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I made a Tenortrope

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profchris

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An obscure musical instrument, but I wanted one! It looks like this:

Complete front (small).jpeg


And here it is in action:

https://youtu.be/iX6GRmuvP0Q

Making one of these is roughly 70% woodwork, 30% engineering and about 98% swearing. I posted build pictures on a luthier site, and so could reproduce them here if this interests anyone. The same (or similar) construction techniques could be used to make an acoustic slide guitar if anyone has ambitions in that direction.
 

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Osvaldd

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Wonderful! I'm a musician, one day I'll build myself an acoustic guitar.
 

samhay

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Very nice.
How is it tuned - 5ths or something else?

Construction would be nice to see. Curious how you thick the sides are and how you aranged the sound well.
 

profchris

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Some build highlights.

I'm very much inventing this as I go because I couldn't find any images of the inside, except for one which was heavily modified to take a National cone. So I'm largely working from what the few repairers have written, and my gut feeling about what will work.

The core of the instrument is a plywood skeleton:

Skeleton.jpeg


The cone sits in the hole in the top, and I've made a pocket for the end of the neck. The neck will bolt on, and its angle can be adjusted with shims.

Here are the skeleton components:

Top rim, which is made of two 3.5mm plywood rings (one with a bigger hole than the other). This provides a lip for the cone to sit in. My one question is whether I need reinforcement under the lip - I'll decide once the skeleton is glued together by putting the cone in, putting downward pressure on the cone, and seeing if the lip seems stable or not. If not, I'll glue another layer of plywood underneath.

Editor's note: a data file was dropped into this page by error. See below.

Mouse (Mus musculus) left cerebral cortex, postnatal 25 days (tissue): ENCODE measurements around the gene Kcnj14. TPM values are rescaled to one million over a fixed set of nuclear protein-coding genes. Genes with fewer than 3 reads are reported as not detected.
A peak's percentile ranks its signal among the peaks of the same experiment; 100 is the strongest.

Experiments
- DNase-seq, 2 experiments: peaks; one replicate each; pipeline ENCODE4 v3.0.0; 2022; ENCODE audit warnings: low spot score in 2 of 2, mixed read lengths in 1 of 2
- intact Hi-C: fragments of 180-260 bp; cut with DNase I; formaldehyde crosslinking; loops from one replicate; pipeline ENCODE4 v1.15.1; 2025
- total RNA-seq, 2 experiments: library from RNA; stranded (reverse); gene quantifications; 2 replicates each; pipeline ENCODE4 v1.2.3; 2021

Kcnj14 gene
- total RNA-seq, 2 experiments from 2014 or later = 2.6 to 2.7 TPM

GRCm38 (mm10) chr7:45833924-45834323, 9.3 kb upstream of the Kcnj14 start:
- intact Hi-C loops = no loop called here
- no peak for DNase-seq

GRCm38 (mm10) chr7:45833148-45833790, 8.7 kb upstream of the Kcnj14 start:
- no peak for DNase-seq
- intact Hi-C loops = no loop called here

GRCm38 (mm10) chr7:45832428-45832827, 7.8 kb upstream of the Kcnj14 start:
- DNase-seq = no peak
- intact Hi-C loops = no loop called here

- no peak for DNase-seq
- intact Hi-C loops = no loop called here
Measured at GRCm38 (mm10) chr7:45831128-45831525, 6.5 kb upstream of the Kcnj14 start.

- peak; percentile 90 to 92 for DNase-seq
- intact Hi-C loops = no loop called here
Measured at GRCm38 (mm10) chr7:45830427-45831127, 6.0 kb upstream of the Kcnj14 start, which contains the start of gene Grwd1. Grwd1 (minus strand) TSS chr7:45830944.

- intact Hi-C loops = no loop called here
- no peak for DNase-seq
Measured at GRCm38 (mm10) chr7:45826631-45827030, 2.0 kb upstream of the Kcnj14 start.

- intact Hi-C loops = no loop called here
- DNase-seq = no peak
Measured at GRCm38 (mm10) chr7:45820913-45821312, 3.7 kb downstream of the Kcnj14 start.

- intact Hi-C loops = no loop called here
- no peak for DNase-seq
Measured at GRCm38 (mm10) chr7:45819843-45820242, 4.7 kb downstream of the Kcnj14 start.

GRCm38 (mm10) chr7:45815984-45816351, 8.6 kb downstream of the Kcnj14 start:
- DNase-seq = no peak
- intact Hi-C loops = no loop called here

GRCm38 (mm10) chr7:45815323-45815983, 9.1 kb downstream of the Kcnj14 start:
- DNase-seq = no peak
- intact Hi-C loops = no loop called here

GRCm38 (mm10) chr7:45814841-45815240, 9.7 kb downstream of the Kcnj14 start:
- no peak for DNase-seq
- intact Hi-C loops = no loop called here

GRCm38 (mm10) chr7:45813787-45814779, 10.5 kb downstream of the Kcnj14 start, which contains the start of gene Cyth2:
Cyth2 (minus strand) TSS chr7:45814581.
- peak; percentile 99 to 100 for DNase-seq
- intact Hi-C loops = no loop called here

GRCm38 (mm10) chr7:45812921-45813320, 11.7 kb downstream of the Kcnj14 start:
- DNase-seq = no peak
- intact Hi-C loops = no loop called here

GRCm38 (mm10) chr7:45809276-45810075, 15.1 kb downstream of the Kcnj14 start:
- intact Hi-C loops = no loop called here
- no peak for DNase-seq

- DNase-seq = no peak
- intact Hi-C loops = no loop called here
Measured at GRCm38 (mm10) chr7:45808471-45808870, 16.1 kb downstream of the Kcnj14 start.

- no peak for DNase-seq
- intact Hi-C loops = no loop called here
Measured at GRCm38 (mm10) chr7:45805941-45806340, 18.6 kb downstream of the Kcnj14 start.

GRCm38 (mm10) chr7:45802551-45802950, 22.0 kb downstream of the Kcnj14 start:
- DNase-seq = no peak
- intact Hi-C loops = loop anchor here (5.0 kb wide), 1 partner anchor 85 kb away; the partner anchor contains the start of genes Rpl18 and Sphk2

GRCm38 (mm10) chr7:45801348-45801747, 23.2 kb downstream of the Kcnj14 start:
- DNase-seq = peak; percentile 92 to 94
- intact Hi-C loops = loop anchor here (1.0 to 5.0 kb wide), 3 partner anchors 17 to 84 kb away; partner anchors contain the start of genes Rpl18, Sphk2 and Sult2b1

Top rim.jpeg


Bottom rim, 6mm ply salvaged from an old wardrobe.

Bottom rim.jpeg


What I'm calling the connector - basically a plywood I-beam with mahogany blocks at the neck and tail. It's cut out along its length to make space for the cone. This part keeps the top and bottom rings apart, and also take the pull of the string tension (which is trying to compress the top and stretch out the bottom. I'm (fairly) confident I've made this strong enough!

Connector.jpeg


Form here on in it's just cladding the skeleton, bolting on a neck, dropping in the cone etc. Of course, I have lots more pics ...
 

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profchris

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The sides are just under 2mm thick (they're not structural, but sides that thick are tough enough to keep an acoustic guitar in one piece, and any way, anything over 2mm is tough to bend - I use a hot pipe).

The back is another matter. What kind of fool would plan to make a 12-piece back, you ask? This kind obviously!

Partly aesthetics - it's a wide circle, and it would look pretty dull if it were completely plain.

And partly available wood - I could cut a two-piece back with the join down the centreline, but it's hard work resawing a 7 inch wide plank, and would still look fairly dull.